NY look is missing, but UMass ready for NIT test
By Joe Burris, The Boston Globe, 3/25/1991
NEW YORK – Remember the scoreboard that lied in the 1986 World Series? The Shea Stadium screen that flashed “Congratulations Red Sox,” when the Sox led the Mets, one pitch away from the World Series title? You figure that no scoreboard would ever speak too soon again, right?
Not so. With last week's National Invitation Tournament quarterfinal game between Massachusetts and host Siena at Knickerbocker Arena in Albany, the latter led by 3 with just 2.6 seconds to go. UMass called timeout to set up a final play and the scoreboard flashed, “Congratulations, Siena.” Moreover, the public address announcer took the opportunity to tell Siena fans bus information for a trip to the NIT semifinals.
When play resumed, UMass forward Tony Barbee sank a 3-pointer as time expired, sending the game into overtime. Jim McCoy hit the only bucket in the extra frame to give UMass an 82-80 win, sending the Minutemen into their first-ever NIT Final Four. UMass meets Stanford tonight at 7 at Madison Square Garden.
“We should get great fan support; I hear the Siena fans are still coming,” joked UMass coach John Calipari. “I thought that our chances of tying the game were slim and none. We just happened to catch slim.”
“When I saw them flash 'Congratulations Siena' up there, I knew it would be the kiss of death,” said Atlantic-10 commissioner Ron Bertovich, who was pleased to see six of his conference's teams advance to postseason play (Temple, Rutgers, and Penn State in the NCAA; UMass, George Washington and West Virginia in the NIT).
The Minutemen shouldn't expect the warmest of receptions tonight, having beaten two New York favorites – Siena and Fordham to join Stanford, Oklahoma and Colorado in the Final Four.
“I don't think the NIT was excited about the possibility of having us in New York. We're here, and they're glad, but you wonder when they send you to both Fordham and Siena,” said Calipari, who must concern himself with Stanford center Adam Keefe. “Our problem is that we have no center, and he's a pro prospect center.
Stanford ends UMass' NIT spree
By Joe Burris, The Boston Globe, 3/26/1991
NEW YORK – This was just the kind of game they wanted in the final minutes – close, tense and downright ugly. The poor foul shooting and turnovers that plagued the University of Massachusetts most of the game didn't matter. With 5:28 left, the Minutemen led by 1 and were prepared for another fantastic finish.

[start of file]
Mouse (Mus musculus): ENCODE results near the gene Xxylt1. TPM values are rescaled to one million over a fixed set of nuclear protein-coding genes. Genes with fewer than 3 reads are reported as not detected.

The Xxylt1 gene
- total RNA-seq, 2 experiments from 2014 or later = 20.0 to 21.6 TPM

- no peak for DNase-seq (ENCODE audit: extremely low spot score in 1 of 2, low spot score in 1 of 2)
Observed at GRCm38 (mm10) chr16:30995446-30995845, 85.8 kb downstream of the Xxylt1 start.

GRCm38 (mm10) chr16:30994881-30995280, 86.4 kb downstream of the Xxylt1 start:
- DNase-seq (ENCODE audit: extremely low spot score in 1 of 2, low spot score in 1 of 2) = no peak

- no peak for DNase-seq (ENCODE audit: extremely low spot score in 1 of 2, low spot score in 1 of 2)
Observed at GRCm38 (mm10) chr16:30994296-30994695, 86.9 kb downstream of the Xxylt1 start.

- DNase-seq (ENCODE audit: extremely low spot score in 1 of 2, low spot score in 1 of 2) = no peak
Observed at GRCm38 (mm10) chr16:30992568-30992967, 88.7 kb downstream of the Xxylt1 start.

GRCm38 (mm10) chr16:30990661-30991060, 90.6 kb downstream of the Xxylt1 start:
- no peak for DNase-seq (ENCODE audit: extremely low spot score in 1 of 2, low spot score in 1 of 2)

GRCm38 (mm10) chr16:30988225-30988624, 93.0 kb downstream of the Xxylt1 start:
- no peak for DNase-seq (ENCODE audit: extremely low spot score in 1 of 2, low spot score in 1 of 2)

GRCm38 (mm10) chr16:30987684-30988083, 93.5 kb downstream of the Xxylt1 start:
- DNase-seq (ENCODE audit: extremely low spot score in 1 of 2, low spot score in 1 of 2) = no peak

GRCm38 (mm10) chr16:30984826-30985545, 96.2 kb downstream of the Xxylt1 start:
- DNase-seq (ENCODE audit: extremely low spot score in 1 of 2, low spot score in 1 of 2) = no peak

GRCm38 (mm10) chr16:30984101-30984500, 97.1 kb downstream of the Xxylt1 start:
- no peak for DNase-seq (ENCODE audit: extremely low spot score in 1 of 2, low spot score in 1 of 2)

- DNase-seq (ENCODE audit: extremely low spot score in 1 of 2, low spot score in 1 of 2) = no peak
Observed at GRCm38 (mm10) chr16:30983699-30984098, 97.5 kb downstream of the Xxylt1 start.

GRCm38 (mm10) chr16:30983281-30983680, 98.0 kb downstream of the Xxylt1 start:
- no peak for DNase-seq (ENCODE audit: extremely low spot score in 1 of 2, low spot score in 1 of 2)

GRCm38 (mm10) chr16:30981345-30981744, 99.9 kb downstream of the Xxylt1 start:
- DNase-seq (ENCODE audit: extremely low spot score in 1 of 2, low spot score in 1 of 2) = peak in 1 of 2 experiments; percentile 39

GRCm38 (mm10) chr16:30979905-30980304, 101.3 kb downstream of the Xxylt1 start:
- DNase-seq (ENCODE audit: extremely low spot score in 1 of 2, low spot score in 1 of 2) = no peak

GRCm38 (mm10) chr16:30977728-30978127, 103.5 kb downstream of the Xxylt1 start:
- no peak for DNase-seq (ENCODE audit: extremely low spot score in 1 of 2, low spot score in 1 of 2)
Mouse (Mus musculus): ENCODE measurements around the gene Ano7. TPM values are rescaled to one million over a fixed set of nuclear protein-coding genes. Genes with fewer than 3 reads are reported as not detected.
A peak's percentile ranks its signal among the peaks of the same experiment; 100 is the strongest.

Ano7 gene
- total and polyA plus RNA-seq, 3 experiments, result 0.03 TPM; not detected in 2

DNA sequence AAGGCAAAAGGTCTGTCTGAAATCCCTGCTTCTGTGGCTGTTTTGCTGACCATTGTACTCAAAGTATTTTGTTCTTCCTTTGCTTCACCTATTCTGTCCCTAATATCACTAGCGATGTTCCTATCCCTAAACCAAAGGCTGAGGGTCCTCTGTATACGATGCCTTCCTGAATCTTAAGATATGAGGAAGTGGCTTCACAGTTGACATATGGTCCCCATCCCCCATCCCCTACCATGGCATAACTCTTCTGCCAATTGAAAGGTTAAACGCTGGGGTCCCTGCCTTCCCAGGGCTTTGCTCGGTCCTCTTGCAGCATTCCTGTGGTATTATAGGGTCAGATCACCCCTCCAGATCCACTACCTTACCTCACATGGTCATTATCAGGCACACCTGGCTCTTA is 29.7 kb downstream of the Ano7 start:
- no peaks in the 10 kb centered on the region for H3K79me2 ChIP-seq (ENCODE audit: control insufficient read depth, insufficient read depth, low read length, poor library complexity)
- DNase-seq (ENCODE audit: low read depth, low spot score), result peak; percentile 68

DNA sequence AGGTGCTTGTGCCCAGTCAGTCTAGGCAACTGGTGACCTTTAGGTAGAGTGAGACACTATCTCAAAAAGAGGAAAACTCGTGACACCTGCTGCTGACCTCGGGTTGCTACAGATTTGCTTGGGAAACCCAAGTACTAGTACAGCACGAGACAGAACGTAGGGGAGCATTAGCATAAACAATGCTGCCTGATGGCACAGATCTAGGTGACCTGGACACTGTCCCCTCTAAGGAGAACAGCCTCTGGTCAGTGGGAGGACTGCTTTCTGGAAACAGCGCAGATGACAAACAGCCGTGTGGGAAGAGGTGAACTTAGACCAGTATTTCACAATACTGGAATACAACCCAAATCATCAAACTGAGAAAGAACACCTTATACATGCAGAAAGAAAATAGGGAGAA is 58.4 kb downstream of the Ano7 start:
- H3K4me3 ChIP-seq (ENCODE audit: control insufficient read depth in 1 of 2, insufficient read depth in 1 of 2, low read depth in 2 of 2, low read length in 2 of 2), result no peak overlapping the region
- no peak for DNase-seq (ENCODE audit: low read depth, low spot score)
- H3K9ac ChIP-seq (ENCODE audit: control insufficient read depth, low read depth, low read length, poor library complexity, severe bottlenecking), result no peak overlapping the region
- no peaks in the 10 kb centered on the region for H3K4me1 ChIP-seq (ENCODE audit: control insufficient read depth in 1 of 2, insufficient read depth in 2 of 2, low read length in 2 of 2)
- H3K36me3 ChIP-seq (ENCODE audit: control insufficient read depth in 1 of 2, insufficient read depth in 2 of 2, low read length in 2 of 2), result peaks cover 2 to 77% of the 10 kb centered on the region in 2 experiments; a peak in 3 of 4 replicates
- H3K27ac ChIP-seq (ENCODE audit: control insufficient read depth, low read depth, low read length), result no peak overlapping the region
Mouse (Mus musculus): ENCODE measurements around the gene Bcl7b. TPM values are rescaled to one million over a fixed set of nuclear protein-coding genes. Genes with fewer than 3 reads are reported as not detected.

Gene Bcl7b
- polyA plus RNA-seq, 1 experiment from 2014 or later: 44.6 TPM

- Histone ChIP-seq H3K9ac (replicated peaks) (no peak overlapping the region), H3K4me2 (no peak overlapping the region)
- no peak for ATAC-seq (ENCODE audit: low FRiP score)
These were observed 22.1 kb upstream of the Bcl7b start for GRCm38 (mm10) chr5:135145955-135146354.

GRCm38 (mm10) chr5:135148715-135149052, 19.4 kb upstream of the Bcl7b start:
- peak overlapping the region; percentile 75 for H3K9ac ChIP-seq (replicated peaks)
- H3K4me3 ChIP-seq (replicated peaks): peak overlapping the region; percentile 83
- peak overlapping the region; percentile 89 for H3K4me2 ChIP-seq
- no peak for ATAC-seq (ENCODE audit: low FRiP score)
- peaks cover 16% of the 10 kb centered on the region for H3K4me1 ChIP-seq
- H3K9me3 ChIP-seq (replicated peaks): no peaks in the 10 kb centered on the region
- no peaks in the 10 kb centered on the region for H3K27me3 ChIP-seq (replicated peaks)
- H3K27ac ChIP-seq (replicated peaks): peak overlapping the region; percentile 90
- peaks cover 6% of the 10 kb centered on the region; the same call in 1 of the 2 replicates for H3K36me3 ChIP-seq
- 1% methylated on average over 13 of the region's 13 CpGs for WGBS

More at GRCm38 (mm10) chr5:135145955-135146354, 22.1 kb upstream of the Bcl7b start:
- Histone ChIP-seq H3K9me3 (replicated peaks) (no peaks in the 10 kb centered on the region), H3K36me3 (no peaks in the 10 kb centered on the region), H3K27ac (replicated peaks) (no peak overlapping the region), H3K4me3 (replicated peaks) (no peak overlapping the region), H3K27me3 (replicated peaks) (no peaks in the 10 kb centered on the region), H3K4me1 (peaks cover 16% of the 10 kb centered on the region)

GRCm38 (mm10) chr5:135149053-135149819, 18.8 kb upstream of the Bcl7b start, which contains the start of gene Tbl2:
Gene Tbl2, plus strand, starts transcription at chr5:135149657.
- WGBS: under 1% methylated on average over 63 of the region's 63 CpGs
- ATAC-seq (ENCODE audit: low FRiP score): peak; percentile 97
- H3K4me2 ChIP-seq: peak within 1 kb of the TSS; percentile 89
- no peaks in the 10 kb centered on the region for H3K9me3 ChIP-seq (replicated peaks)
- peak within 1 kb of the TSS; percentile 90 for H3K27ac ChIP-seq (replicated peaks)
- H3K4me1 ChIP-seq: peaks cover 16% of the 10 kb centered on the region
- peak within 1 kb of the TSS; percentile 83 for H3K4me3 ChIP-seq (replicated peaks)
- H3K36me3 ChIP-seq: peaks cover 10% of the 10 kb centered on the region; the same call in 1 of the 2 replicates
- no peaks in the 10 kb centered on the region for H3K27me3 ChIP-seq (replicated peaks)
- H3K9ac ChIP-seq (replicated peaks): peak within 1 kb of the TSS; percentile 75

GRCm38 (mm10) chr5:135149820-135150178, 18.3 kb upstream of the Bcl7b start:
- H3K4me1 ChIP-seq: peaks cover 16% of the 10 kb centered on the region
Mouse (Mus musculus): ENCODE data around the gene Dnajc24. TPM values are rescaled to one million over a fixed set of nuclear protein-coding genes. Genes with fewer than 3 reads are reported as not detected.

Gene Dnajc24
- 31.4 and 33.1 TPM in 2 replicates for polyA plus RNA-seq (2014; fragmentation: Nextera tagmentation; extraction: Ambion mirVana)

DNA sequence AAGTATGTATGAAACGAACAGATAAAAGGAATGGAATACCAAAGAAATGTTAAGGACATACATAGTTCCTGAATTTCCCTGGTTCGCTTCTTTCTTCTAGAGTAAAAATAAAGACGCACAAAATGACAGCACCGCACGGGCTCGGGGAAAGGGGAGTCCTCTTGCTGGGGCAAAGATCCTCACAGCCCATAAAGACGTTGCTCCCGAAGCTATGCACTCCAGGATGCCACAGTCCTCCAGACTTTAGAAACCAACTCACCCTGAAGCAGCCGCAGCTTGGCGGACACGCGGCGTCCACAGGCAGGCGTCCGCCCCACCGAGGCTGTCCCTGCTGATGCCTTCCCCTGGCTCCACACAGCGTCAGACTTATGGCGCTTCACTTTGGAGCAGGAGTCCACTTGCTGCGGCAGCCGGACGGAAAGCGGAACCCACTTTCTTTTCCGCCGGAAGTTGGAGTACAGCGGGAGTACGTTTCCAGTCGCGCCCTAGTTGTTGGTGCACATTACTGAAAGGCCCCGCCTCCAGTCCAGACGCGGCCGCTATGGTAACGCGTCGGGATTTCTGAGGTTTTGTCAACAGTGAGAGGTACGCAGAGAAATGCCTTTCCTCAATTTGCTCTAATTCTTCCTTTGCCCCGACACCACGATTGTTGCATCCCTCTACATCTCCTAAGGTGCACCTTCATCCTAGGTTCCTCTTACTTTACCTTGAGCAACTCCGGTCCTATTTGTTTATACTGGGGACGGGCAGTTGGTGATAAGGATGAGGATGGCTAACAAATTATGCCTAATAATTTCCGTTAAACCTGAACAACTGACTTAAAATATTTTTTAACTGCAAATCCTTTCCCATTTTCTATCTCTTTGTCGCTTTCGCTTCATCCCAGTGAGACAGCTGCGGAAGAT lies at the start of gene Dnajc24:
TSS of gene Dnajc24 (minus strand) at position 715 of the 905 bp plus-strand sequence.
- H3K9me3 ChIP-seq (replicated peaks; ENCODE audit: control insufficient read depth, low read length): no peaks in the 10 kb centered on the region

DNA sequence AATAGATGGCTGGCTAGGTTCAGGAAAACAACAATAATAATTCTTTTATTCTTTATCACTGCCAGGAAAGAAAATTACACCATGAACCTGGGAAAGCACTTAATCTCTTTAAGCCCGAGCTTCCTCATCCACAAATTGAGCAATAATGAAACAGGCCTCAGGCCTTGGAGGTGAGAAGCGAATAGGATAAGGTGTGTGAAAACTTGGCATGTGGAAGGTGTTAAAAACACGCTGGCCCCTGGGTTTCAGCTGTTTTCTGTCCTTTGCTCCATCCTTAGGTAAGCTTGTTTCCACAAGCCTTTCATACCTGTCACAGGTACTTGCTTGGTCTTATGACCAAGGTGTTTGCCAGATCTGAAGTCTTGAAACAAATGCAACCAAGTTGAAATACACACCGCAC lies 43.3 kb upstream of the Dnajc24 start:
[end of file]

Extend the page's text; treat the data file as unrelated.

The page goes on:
What would it be this time? Another 3-point basket by Tony Barbee to send the game into overtime, as was the case against Siena? Another 3-pointer by Rafer Giles to win it, like the one he hit against Rhode Island? Another baseline bucket by Giles with 7 seconds left, like the one that beat Boston College? Having seen four contests go to overtime and five decided by 3 points or fewer this season, this was familiar territory for UMass.
But Stanford was equally equipped for such an ending. With players who could shoot from the outside, inside and foul line, the Cardinal didn't fold. Despite squandering an 8-point second-half lead, Stanford retook the lead 33 seconds after UMass grabbed it and used clutch free throw shooting to hold on. No fantastic finish for UMass this time. Stanford claimed a 73-71 win over the Minutemen in last night's National Invitation Tournament semifinal.
The Minutemen, whose 20-12 mark was their best since 1976-77 (20-11), won more games in this NIT (three) than in their previous seven appearances combined.
“Last year when we went to the NIT, we were just glad to be there,” said center Harper Williams. “This year we wanted to go to the NCAAs, but they sent us here. We just wanted to show people we belonged, that we were a team to be reckoned with.”
Stanford found out the hard way, blowing a 16-point first-half lead.
“I didn't make many changes,” said UMass coach John Calipari. “I just asked the players, 'What are you going to do on national TV – get beat by 30 or make a game of it?' ”
But after UMass took its 59-58 edge, Stanford guard John Patrick hit a 3- point basket for a 61-59 lead with 4:55 to go. After a miss by UMass forward Jim McCoy, Stanford forward Andrew Vlahov sank two free throws to put the Cardinal up, 63-59.
“Everything we did to try to get to them didn't affect them,” said UMass forward Will Herndon, who said his team played catch-up so much he didn't remember taking the lead. “We wanted to make the game sloppy, helter-skelter.”
It stayed that way over the last four minutes, and with 1:28 left, UMass cut it to 67-66 on a 3-point play by Williams.
But in the final minute, with Stanford up, 69-66, the teams staged a free throw shooting contest. That favored Stanford, since UMass shot miserably from the line all game, including 36 percent in the first half.
Herndon made 1 of 2 to cut the lead to 2 at :18.1. Andy Ammann sank two to put Stanford up, 71-67, at :17.6. McCoy sank two to cut it to 71-69 with :10.1 to go.
Stanford put it away, however, with :5.7 left, as Vlahov, a 63 percent free throw shooter, sank two for a 73-69 edge. A bucket by Williams at the buzzer was too little too late.
“The pressure down the stretch didn't faze me,” said Vlahov, a native of Australia. “Being a senior and playing four years helps. It helped me all season.”
And it helped end the UMass season. But Calipari was pleased with his team's showing in NIT play; in fact, he said he preferred winning three games in this tourney over a first-round loss in the NCAAs.
“Three wins gave our program a 20-win season, and that's big for us,” he said.